Legislative efforts in immigration reform have died off since
the debate on the Comprehensive Immigration Reform Act of 2007 (S.
1348), but for the past several years, the Bush Administration did
considerable work in advancing immigration reform outside the
legislative process. One such effort was to enhance internal
enforcement of immigration laws. The new emphasis on
enforcement has resulted in a noticeable increase in the detention
and deportation of illegal immigrants. However, enforcement still
faces several obstacles before all immigration laws are
successfully enforced. For improved enforcement to be an effective
component of immigration reform, the necessary resources must
be available to support a compassionate and responsible policy.
The Right Strategy for Reform. Immigration and workplace
enforcement are only one component that affects migration to
the United States. Establishing a robust and responsible
immigration system and repairing America's broken borders will
require serious effort across the entire immigration and border
security system. Reform needs to be incremental and designed to
deincentivize illegal immigration, while strengthening the capacity
of employers to hire the employees they need to help the economy
grow and prosper without jeopardizing the nation's security,
sovereignty, and social fabric. Effective change does not
require Congress to pass a massive, comprehensive bill. It could
simply consist of sustained incremental efforts, including:
- Safeguarding the southern borderto make illegal entry
into the United States less attractive than the legal avenues.
- Promoting economic development and good governance in
Latin America to provide potential illegal immigrants with
opportunities at home.
- Enhancing the legal worker programs to provide legal
avenues that meet the needs of employers and immigrants and are a
better option than illegal immigration.
- Reforming U.S. Citizenship and Immigration
Servicesto handle legal immigration better.
- Enforcing immigration and workplace lawsto reduce the
economic incentives for illegal immigration and restore the
rule of law.
State and Local Initiative. The effort to reduce illegal
immigration has not come solely from the federal government, nor
should it. State and local interest in addressing illegal
immigration is evident from the large number of jurisdictions
applying for 287(g) partnerships and ICE ACCESS cooperation.
Lost in the debate is the ability of states and localities
to enact employment, housing, identification, and other non-law
enforcement measures to discourage illegal immigration in
their jurisdictions. A handful of states and localities have even
passed laws to apply pressure on illegal immigrants and the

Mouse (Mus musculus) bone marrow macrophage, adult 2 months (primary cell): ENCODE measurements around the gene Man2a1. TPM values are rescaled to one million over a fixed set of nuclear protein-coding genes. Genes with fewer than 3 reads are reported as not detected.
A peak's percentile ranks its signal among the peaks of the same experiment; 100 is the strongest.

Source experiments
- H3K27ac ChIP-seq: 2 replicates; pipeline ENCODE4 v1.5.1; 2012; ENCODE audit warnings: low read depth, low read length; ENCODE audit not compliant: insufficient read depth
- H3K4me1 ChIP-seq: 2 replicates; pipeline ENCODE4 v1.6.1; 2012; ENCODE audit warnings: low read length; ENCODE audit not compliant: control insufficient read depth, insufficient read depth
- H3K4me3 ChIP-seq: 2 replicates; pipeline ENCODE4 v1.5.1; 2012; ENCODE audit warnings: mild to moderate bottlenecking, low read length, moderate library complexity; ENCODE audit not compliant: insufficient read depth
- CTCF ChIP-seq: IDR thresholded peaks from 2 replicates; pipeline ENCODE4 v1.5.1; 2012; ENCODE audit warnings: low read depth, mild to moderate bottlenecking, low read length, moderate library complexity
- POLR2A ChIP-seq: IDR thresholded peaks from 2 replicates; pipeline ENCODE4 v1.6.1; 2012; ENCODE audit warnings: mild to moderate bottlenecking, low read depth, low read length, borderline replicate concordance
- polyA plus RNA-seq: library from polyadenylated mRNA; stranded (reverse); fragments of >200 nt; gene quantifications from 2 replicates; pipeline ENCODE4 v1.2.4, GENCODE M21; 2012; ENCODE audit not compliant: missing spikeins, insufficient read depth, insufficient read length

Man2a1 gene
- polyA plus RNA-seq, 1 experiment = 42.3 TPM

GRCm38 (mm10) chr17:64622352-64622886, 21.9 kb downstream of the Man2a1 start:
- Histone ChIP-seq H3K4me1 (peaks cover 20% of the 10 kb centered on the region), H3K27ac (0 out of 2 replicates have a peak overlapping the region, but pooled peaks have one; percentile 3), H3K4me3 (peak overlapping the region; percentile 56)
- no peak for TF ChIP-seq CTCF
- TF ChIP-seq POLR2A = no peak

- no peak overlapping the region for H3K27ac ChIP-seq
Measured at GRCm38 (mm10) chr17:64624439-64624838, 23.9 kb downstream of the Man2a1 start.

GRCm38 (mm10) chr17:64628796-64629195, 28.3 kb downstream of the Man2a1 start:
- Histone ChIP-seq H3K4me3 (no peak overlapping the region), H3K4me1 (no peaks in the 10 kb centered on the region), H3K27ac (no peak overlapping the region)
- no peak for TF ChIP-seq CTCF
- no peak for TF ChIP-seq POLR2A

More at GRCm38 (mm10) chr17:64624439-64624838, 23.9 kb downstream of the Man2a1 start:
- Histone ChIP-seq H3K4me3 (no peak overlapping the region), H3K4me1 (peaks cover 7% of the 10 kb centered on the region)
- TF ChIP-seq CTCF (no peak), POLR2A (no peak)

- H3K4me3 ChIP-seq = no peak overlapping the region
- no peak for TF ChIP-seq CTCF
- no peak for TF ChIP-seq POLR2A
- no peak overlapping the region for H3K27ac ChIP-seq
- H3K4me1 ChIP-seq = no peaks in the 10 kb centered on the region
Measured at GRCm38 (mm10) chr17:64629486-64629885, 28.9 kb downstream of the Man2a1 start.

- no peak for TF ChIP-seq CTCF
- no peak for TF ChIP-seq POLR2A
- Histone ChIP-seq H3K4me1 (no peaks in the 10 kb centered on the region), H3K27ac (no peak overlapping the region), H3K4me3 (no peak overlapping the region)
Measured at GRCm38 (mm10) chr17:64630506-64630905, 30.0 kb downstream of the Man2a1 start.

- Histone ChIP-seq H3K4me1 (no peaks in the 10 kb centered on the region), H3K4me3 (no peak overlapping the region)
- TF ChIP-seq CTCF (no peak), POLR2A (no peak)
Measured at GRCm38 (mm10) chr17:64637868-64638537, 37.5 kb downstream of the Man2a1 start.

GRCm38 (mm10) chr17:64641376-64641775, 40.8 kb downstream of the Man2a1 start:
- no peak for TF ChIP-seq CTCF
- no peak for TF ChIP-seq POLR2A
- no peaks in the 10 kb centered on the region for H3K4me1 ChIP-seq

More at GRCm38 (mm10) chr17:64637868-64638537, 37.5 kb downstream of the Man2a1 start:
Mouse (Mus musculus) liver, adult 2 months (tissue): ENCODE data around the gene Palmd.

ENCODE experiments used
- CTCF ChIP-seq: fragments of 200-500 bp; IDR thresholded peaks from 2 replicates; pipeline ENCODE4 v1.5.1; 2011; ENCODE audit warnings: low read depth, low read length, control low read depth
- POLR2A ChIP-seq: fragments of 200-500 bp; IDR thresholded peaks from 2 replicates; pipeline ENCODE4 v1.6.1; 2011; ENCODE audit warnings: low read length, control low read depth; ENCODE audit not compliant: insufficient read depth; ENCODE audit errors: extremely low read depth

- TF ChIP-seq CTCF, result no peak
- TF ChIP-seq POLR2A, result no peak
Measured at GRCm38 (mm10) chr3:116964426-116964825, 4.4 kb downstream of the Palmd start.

businesses that employ them in their respective areas. Yet many
jurisdictions are hesitant to act because such actions provoke a
legal onslaught from pro-illegal immigrant groups, such as business
groups that want cheap labor and race-based groups that want more
Moving Forward on Internal Enforcement. Federal, state,
and local governments have made tremendous progress in enforcing
immigration laws. The Obama Administration should not allow the
situation to revert to the previous era of lax enforcement. It
should continue to improve internal enforcement to ensure efficacy
and compassion. Specifically, the Administration should:
- Improve detention and removal. The government needs
to continue to enforce immigration law and to completely end the
practice of "catch and release." The U.S. Immigration and Customs
Enforcement (ICE) needs to find innovative ways to move illegal
immigrants expeditiously through detention centers. Using
initiatives like Operation Scheduled Departure and expedited
removal could greatly increase the Office of Detention and
Removal's ability to process illegal immigrants.
- Foster greater cooperation with state and local
governments. ICE cooperation with state and local governmentsis
the only feasible way to successfully enforce immigration
laws. ICE ACCESS is an extremely popular program and should receive
the funding to meet the incoming partnership requests from
local jurisdictions. Greater cooperation also entails state and
local law enforcement communicating more with ICE to allow seamless
cooperation in detaining and removing illegal immigrants.
- Achieve comprehensive worker verification. Thiswill
require more than adopting E-Verify. Implementing Real ID and
sharing Social Security no-match data will reduce the ability of
illegal immigrants to commit identity theft and employers'
ability to reuse Social Security numbers fraudulently.
Conclusion. Successful reform of U.S. immigration
laws will require accountability by federal, state, and local
governments. Without enforcement, the illegal immigrant population
will continue to grow, and ICE and Border Patrol agents will find
it increasingly difficult to focus on real threats.
Diem Nguyen is a Research Assistant
in the Douglas and Sarah Allison Center for Foreign Policy Studies,
a division of the Kathryn and Shelby Cullom Davis Institute for
International Studies, at The Heritage Foundation. Matt A. Mayer is a Visiting
Fellow at The Heritage Foundation, President and Chief Executive
Officer of Provisum Strategies LLC, and an Adjunct Professor at
Ohio State University. He has served as Counselor to the Deputy
Secretary and Acting Executive Director for the Office of Grants
and Training in the U.S. Department of Homeland Security. James Jay Carafano,
Ph.D., is Assistant Director of the Davis Institute and Senior
Research Fellow for National Security and Homeland Security in the
Allison Center at The Heritage Foundation.